By Anthony Swift, Attorney, NRDC International Program
Posted June 3, 2015
This blog was co-drafted with Michael Yamoah
On June 6th, 2015, NRDC will join dozens of our allies for the Tar Sands Resistance March in the twin cities of Minnesota. Citizens from across the Midwest will stand together to protect water, climate and our communities from the threat of dirty tar sands. The march in St. Paul is part of a growing movement across America to resist an incoming tar sands invasion in the United States. While tar sands already flows from Canada to the United States, there are proposals to greatly expand imports to the U.S. in the Midwest, and on the coasts, through an extensive network of pipelines, rail infrastructure and tankers. The potential impacts could prove catastrophic for communities across the country.
The Tar Sands Resistance March is critically important especially as this region is already ground zero for receiving the lion’s share of existing tar sands oil. The march will also offer an opportunity to highlight some of the reasons why the Midwest region is vital to halting the flow of dirty oil into the U.S:
- The Midwest is a primary import zone for dirty oil from Canada. Refineries in the Midwest get virtually all of their imported oil via pipeline from Canada. The diluted bitumen transported from Canada that arrives in U.S. refineries is more corrosive than conventional crude oils and may lead to increased risk of accidents.These refineries also pose a significant risk to the climate. Refining tar sands oil emits higher levels of greenhouse gases, as such more Imports of tar sands will add to U.S. emissions.
- Various efforts are being made to expand tar sands pipelines in the Midwest to be able to process more tar sands from Canada. Enbridge, the Canadian pipeline company responsible, is using illegal schemes to double the capacity of its Alberta Clipper tar sands (aka line 67), with no public notice and also by bypassing Presidential permit process. This illegal expansion would put Alberta Clipper on par with the Keystone XL pipeline and significantly increase the amount of toxic, highly polluting tar sands crude being moved into the U.S. We must stop this from happening.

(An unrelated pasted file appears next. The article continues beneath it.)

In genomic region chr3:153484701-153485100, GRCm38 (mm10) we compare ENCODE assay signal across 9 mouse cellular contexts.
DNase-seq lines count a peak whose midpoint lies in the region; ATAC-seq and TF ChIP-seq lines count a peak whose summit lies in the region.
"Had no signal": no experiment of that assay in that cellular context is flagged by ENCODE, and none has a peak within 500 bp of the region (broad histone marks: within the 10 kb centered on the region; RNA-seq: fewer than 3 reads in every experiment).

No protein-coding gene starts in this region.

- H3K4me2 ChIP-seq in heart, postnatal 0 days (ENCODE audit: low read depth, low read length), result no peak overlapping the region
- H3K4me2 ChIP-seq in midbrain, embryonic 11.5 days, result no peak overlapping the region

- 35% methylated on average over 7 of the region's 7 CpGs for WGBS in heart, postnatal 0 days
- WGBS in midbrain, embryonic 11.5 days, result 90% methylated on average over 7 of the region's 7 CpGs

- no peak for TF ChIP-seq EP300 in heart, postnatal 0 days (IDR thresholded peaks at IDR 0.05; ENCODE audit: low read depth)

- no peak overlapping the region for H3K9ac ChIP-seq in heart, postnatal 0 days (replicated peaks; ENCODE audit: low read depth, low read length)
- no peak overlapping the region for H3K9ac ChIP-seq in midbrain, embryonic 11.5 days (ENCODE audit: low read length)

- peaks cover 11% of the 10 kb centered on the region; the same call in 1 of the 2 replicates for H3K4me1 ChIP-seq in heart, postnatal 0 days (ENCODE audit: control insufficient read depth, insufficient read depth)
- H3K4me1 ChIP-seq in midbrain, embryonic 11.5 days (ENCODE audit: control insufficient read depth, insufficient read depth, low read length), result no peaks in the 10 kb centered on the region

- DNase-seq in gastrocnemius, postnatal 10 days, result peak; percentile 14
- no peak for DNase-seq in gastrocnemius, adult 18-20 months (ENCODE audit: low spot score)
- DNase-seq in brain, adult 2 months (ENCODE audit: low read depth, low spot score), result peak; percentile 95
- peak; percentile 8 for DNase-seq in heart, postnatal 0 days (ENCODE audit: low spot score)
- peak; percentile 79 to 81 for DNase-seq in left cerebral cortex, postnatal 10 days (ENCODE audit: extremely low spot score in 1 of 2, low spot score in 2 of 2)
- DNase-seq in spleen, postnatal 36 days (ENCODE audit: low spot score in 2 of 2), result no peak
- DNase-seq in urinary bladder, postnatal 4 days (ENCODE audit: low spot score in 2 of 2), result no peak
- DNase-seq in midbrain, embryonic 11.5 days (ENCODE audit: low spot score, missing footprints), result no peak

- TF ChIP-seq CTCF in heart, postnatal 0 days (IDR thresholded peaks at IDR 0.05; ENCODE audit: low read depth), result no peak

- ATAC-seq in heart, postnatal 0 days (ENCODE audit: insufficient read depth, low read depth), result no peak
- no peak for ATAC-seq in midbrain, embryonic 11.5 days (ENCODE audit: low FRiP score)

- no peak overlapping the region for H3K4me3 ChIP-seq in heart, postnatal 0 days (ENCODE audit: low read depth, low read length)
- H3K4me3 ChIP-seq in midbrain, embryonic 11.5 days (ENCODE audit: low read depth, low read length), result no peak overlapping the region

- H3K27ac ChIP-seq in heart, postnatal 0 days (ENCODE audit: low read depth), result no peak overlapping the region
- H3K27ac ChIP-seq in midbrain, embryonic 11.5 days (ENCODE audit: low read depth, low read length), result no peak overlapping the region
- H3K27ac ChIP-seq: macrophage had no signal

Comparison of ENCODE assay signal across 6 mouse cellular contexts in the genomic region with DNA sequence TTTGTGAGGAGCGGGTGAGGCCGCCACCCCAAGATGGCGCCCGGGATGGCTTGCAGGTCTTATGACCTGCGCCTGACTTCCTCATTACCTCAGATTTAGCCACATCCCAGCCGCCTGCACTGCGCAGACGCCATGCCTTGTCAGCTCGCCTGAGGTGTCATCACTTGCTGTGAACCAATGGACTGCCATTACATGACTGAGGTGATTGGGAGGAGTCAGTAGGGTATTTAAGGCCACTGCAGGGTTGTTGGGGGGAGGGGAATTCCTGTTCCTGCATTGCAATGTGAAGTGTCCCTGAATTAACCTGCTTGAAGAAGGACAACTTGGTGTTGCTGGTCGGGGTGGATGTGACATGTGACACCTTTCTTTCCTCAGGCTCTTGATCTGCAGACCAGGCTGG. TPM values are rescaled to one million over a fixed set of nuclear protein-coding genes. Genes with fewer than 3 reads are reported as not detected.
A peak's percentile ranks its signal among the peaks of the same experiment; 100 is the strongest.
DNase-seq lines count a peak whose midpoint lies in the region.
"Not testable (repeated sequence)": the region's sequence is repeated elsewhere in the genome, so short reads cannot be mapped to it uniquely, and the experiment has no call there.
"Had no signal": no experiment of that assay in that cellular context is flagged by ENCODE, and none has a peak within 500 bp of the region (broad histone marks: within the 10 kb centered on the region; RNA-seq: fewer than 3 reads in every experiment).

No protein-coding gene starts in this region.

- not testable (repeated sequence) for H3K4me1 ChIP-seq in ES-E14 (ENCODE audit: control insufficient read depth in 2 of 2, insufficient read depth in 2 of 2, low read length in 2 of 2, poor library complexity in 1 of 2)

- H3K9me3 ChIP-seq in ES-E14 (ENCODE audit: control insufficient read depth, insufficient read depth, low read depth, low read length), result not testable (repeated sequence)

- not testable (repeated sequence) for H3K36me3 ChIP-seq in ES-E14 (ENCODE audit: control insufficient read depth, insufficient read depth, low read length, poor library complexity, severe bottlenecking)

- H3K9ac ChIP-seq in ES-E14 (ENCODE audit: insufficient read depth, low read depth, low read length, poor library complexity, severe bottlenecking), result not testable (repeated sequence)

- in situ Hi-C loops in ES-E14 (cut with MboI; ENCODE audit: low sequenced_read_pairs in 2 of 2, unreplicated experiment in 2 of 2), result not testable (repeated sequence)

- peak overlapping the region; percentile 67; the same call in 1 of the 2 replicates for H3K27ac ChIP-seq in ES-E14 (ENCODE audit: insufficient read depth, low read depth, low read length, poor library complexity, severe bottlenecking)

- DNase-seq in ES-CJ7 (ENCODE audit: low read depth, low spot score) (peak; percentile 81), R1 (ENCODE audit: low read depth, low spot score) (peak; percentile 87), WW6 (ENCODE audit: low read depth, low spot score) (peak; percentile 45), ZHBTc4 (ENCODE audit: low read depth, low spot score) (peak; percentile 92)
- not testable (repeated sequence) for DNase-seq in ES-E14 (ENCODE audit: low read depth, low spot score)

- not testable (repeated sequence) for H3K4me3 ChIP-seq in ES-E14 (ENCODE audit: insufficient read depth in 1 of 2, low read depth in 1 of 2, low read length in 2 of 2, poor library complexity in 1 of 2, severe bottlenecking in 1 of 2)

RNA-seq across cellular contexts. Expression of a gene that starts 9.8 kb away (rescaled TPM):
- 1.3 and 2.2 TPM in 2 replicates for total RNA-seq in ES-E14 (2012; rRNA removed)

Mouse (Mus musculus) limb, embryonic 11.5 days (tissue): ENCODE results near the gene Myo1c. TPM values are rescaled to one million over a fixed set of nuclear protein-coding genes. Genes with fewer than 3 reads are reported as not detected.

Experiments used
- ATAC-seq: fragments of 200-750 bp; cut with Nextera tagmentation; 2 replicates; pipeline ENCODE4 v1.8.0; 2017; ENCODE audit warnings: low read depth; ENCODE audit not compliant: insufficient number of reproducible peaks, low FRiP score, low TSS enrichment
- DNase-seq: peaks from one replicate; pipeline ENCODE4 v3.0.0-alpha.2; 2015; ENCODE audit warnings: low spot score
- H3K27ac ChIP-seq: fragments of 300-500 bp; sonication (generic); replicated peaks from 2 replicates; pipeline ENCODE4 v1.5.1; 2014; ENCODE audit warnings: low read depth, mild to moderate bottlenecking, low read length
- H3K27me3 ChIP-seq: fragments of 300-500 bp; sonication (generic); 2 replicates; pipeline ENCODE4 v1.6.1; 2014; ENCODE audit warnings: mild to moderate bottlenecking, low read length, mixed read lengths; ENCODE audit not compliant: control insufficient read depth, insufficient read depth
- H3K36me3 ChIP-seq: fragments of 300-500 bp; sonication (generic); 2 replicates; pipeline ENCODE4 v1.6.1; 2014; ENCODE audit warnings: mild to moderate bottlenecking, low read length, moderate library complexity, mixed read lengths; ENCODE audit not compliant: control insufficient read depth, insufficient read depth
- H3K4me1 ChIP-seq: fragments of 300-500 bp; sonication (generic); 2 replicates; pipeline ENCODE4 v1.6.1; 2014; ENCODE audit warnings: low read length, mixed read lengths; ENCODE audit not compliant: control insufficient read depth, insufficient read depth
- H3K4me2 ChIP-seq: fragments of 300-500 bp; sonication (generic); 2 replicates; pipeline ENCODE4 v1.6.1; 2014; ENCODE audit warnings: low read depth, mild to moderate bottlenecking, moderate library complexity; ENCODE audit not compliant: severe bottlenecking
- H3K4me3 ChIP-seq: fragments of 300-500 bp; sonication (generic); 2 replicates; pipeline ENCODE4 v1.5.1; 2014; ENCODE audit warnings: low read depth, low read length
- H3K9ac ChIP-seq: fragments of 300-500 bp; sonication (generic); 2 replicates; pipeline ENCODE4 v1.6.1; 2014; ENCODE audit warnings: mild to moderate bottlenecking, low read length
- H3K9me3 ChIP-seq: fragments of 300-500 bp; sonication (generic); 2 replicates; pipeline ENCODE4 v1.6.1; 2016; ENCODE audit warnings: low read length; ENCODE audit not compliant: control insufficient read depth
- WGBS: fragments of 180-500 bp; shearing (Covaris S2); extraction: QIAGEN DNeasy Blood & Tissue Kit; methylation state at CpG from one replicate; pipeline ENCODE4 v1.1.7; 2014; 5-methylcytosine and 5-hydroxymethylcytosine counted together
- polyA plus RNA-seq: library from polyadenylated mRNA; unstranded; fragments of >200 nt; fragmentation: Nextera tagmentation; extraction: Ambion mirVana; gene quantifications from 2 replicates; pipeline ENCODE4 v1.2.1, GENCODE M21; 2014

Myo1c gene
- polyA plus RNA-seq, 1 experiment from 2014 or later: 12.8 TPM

- Tar sands spills are also of major concern. In 2010, more than 800,000 gallons of tar sands was spilled into the Kalamazoo River, causing hundreds of residents to be hospitalized from adverse health effects, including cardiovascular, dermal, gastrointestinal, neurological, ocular, renal, and respiratory. Cleanup efforts are still ongoing.
- Petroleum coke, a by-product of tar sands which has resemblances of coal and shares many of coal’s physical qualities, including a similar chemical composition, has been linked to a number of other health problems, including developmental and cardiovascular impacts. This is threatening communities like Chicago and Detroit. In Chicago’s southeast side, massive piles of petroleum coke are found near homes, leading to black dust clouds entering the surrounding air and exposing vulnerable residents to an array of health impacts.
Increasing the amount of toxic tar sands crude flowing into this region is not in keeping with a much needed transition to clean energy. Rejecting tar sands means fighting for clean water, clean energy, and a safer climate. There is simply no place for dirty oil in America’s future.